Jeremy Whittle

Vos in control but still rules herself out

Ellen Van Dijk of Team Trek Segafredo and Marlen Reusser of Team SD Worx kick up some serious dust on the gravel road section of Stage 4 of the TDF Femmes. (Getty Images)

Marianne Vos continues to exert a tight grip on the yellow jersey in the Tour de France Femmes but knows her tenure might be short-lived.

“You have to be realistic with the climbs coming this weekend,” Marianne Vos said of the looming stages of the Tour de France Femmes in the Vosges mountains. “Normally, the GC riders will be very strong and take a lot of time, so it’s a different kind of racing at the weekend. I’m very happy to wear the yellow jersey now.”

Clearly, she doesn’t consider herself among that select GC group even if she is leading the all-conquering Jumbo-Visma team, during yet another prolonged spell in the maillot jaune and even if by her own admission, she has almost enjoyed the experience of leading the Tour de France.

“You always hear about the guys at the men’s Tour that if you’re in the yellow jersey, that there’s a lot going on, there’s not much time, and I have to say it’s true,” she said.

“It’s also true in every stage race that recovery is very important. You try to do everything well, to stay focused for the next day, and that’s the main thing. You especially have to try to sleep well. That’s the most important thing, I think.”

The garlanded Dutchwoman is handling her first experience of the Tour de France Femmes brilliantly and has been the model of consistency so far. She came close to winning on the Champs-Élysées, won stage two, and has been in at the death of every stage since.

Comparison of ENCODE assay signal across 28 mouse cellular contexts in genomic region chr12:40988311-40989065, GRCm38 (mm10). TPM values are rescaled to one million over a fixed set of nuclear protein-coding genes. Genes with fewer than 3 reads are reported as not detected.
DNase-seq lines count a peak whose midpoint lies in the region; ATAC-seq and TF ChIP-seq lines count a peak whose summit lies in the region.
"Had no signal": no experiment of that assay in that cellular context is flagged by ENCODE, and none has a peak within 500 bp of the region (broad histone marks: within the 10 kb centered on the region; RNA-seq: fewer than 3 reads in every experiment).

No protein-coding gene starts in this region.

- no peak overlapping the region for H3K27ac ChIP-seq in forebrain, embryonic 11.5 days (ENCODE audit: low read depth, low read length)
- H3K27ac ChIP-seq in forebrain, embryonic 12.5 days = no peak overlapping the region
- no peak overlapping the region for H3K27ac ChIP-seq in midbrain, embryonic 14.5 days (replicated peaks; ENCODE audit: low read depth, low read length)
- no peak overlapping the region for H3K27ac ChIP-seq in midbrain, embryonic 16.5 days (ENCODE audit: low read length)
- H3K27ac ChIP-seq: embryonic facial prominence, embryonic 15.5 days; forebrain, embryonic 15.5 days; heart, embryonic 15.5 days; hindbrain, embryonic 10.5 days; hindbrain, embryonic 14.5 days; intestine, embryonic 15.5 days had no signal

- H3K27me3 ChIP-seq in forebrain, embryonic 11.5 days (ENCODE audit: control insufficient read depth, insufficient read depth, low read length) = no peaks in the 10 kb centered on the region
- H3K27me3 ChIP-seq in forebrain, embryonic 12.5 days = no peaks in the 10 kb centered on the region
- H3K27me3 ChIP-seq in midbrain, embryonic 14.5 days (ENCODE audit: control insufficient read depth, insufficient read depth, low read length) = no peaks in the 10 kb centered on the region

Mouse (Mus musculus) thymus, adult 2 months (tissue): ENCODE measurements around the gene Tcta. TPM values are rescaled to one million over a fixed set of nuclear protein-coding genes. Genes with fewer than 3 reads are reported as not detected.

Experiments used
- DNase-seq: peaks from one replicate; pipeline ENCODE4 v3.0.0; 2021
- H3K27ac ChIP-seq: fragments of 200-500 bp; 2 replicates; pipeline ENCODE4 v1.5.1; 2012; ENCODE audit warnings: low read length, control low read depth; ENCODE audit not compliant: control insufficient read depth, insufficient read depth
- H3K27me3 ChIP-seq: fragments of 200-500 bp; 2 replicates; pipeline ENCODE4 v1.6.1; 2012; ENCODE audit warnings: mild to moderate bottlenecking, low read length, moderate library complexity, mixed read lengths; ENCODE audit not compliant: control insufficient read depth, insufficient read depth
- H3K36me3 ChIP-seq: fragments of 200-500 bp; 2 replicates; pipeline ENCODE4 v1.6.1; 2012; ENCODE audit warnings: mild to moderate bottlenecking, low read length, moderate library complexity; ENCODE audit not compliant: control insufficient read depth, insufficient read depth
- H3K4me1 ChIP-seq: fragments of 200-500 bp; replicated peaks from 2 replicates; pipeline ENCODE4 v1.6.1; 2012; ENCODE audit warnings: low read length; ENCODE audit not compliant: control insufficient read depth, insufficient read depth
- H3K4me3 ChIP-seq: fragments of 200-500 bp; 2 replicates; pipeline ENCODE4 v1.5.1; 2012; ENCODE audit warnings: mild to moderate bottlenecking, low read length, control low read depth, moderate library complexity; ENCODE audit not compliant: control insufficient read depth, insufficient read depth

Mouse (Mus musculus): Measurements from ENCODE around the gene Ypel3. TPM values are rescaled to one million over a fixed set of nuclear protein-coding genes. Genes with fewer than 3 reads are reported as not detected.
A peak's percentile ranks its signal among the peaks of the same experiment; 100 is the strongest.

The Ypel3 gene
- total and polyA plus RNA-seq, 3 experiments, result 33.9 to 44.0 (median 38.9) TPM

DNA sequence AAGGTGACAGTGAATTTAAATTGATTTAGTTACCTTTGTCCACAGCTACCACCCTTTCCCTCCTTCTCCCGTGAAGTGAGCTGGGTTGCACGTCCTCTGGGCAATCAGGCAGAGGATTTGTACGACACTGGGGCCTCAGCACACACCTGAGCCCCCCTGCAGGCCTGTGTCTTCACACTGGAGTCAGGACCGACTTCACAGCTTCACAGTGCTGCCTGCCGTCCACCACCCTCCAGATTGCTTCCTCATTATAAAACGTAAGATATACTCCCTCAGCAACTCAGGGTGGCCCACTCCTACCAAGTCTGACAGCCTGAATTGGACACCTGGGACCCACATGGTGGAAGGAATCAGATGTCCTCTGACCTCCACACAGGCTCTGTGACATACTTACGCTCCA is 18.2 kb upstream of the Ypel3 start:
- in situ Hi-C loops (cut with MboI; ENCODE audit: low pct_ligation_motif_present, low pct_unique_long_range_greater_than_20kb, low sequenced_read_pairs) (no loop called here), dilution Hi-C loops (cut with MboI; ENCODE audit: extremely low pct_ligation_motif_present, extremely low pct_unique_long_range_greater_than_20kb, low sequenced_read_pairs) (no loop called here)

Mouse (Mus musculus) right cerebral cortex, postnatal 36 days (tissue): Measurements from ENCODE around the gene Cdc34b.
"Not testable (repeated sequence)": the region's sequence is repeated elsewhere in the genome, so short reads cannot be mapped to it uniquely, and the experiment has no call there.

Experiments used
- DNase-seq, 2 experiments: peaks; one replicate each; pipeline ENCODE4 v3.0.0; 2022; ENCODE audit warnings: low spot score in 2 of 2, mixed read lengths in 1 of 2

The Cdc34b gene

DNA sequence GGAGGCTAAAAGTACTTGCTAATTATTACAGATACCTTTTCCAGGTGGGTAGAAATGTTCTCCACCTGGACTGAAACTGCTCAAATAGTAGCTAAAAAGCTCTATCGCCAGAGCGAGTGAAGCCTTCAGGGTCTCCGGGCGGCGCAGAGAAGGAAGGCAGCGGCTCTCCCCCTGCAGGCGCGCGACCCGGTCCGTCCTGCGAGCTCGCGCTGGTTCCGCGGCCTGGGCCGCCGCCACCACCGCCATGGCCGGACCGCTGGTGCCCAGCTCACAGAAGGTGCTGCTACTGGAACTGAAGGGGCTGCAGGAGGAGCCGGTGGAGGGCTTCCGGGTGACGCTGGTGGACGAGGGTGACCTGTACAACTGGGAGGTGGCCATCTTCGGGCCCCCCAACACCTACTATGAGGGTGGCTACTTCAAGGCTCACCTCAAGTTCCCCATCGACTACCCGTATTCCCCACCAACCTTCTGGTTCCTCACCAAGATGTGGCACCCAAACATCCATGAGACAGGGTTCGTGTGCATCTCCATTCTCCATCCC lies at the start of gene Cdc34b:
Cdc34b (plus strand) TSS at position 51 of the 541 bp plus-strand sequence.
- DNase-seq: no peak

On the gravel roads of stage four, she again showed her experience and resilience.

“If you go through it ‘nicely’, then you’d say, ‘Oh, this is quite nice’. For me it was okay. We spent a lot of energy to stay in front with the team, and we really had to fight for position, especially before the gravel sections and the climbs as well, but then of course you also need a little luck.”

But, she added, “I can imagine for the riders who are going for GC, it’s a pretty difficult day and stressful as well.” There she was again, writing herself off. In truth she is probably right, with the climbers expected to come to the fore on Saturday and Sunday particularly.

Asked if some would even be pleased that the gravel roads are behind them, she smiled. “There are probably some riders that are relieved for sure. As a team we try to focus on the day itself, but we just knew we had to try and stay in front and stay out of trouble. We weren’t scared, but we knew to stay out of trouble.”

So far, she’s hardly put a foot wrong, but when the peloton reaches the Vosges, Vos knows that a new race starts. “It’s different at the weekend,” she said on the eve of the longest stage of the race.

Thursday’s 175.6 kilometres to Saint-Dié-des-Vosges exceeds the UCI’s maximum distance for women’s racing of 160 kilometres, but as this is an ASO race, it’s hardly been discussed.

“It’s a very long stage,” she said, “but I don’t think it will make much of a difference because of the length. All the girls that are here are very well trained and on the highest level. Maybe in the final it will make a difference.”

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